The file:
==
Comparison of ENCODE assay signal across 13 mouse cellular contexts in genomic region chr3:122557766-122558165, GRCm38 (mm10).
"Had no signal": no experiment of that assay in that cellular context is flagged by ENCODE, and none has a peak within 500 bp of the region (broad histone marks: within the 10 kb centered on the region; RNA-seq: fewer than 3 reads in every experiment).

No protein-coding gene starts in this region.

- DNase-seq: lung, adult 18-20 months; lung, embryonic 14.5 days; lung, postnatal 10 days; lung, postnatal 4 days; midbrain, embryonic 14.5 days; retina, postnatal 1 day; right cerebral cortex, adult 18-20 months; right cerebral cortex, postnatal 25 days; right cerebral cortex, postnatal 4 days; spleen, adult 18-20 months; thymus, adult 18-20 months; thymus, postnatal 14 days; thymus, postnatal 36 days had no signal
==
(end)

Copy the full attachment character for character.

Comparison of ENCODE assay signal across 13 mouse cellular contexts in genomic region chr3:122557766-122558165, GRCm38 (mm10).
"Had no signal": no experiment of that assay in that cellular context is flagged by ENCODE, and none has a peak within 500 bp of the region (broad histone marks: within the 10 kb centered on the region; RNA-seq: fewer than 3 reads in every experiment).

No protein-coding gene starts in this region.

- DNase-seq: lung, adult 18-20 months; lung, embryonic 14.5 days; lung, postnatal 10 days; lung, postnatal 4 days; midbrain, embryonic 14.5 days; retina, postnatal 1 day; right cerebral cortex, adult 18-20 months; right cerebral cortex, postnatal 25 days; right cerebral cortex, postnatal 4 days; spleen, adult 18-20 months; thymus, adult 18-20 months; thymus, postnatal 14 days; thymus, postnatal 36 days had no signal